Monday, June 22, 2009

Agitprop: Thing of Beauty

My new Jackson Mac Low book arrived today. It's called Thing of Beauty and is his selected and new works. Only just got into obviously and mainly only read the foreword and a few of his early ones.
My favourte so far is What's the matter don't you like candy (not too sure about that title though) that he wrote in 1941:

I have been told that a child crying indicates the death of a songbird
I do not know whether to believe this, but I know crickets are often
affected by high temperatures
I would like to know what the bug is with long thin six legs who paused
fluttering up and down for a while just now and then
flew away
It might have something to do with the crying of children
He goes on like that for about two pages, the phrase: 'crying of children' is repeated all over the place and he builds it up through that repetition exploring all sorts of weird ideas and incidents around 'crying children.' It works though, I think, because of that matter-of-fact tone and the unusual places it goes.

Anyway, he is much more well known for his chance-operation poems or his 'systematic' type ones, where he uses two texts to create a new one. And the foreword goes into quite a bit of detail about why he went this way and it basically comes down to his buddhist belief about removing ego from art, although he later admitted there is as much ego in chance operation as in the traditional lyric poem. He also talks about politics (hello, back on that again) which is strange for someone who has pretty much no control over his how his work comes out. It sounds like he had very strong view on war and violence, but I wonder how many people would know that of him from his work (his earlier lyric poems were often heavily political)? I guess there is nothing wrong with that, but to talk about it so heavily in the introduction to a work spanning 50 years that could be interpreted in an almost infinite number of ways strikes me as a little strange. Perhaps he considered his rejection of the ego as his ultimate political statement? He does talk about poetry as being capable of change, but subversively so and not through direct agitprop argument which I agree with, but I'm still not sure he is doing that either:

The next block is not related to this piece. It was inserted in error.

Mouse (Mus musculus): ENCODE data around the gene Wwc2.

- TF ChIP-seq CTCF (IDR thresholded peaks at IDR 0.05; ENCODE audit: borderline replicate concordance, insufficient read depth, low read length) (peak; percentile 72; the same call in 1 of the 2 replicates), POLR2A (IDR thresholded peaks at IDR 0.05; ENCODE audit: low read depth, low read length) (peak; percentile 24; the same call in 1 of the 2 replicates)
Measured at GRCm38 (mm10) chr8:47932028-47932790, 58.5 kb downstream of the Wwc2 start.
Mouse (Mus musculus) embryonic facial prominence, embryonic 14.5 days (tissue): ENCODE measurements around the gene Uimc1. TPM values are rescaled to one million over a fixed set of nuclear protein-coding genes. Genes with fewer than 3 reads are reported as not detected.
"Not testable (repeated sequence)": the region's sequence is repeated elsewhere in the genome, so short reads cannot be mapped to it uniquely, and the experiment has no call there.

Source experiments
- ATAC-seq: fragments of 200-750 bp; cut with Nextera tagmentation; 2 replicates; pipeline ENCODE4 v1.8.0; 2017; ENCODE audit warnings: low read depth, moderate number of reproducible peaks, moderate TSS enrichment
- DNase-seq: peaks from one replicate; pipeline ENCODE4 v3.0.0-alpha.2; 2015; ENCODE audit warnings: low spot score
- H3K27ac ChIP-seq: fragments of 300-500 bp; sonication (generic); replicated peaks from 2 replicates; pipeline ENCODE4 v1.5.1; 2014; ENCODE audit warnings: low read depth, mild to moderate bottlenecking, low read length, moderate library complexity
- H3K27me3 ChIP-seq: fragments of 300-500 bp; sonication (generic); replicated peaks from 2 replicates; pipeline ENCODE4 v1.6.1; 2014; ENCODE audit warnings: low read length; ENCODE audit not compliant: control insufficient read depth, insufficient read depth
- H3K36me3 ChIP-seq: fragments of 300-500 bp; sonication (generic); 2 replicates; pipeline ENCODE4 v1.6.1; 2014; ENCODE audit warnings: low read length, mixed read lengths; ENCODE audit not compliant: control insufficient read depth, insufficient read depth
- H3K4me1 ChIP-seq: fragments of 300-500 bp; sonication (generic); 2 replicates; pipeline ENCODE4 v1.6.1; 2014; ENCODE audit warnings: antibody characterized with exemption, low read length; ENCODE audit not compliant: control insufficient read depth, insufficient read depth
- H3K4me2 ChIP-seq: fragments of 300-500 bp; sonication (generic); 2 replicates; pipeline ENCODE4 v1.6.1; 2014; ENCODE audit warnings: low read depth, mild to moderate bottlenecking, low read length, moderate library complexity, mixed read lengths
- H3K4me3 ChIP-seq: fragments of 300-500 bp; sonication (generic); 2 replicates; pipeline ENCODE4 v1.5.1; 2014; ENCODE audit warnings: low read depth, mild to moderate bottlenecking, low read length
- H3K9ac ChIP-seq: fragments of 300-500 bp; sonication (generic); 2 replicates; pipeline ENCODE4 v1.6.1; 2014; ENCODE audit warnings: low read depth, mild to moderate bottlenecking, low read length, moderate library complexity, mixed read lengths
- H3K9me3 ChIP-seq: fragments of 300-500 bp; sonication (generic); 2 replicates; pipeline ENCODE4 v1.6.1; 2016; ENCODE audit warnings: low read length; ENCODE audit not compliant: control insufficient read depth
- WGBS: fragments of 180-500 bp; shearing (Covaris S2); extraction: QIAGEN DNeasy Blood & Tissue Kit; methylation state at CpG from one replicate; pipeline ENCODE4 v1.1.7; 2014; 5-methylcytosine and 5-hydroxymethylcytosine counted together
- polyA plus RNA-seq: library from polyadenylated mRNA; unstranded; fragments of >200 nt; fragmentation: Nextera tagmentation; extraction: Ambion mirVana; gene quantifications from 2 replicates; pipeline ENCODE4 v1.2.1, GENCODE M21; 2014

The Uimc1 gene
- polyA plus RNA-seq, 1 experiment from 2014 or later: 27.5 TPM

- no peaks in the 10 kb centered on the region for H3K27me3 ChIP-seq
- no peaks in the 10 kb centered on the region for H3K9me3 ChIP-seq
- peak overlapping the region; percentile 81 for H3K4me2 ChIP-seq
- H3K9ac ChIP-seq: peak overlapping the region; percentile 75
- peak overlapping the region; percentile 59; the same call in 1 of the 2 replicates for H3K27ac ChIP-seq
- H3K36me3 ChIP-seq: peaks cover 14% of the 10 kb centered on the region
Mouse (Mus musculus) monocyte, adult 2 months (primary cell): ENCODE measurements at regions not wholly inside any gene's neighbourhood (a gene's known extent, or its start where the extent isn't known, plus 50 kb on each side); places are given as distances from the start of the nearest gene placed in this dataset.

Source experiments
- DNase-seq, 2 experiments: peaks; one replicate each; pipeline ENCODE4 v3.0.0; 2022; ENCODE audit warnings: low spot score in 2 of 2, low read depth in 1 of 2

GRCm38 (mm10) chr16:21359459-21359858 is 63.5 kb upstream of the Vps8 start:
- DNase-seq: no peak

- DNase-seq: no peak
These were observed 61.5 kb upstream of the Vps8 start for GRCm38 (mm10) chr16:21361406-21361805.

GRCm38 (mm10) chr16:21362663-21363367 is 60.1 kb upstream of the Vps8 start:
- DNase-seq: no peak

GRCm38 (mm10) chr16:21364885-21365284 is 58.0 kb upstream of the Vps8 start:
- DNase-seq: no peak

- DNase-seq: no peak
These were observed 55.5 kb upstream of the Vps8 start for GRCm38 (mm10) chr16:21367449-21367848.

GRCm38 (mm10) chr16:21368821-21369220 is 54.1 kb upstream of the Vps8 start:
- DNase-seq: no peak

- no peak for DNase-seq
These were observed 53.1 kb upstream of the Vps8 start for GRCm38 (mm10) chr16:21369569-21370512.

The politically aware artist can hope that what gives her pleasure and what gives her pain will give others the kinds of pleasures and pains that may help engender more positive social arrangements [interesting that the artist is a 'she' like a boat].
Anyway, he has undoubtedly served post-modern poetry to no end and is an important figure and I should really hold judgement on the existence of politics or beauty (another thing he is said to hold dear) in his work until I've read the whole thing. All interesting stuff, I just wish the Frederick Seidel best of book was the same price. Times certainly are tough right now.

No comments:

Post a Comment

Note: Only a member of this blog may post a comment.

/* Google analytics */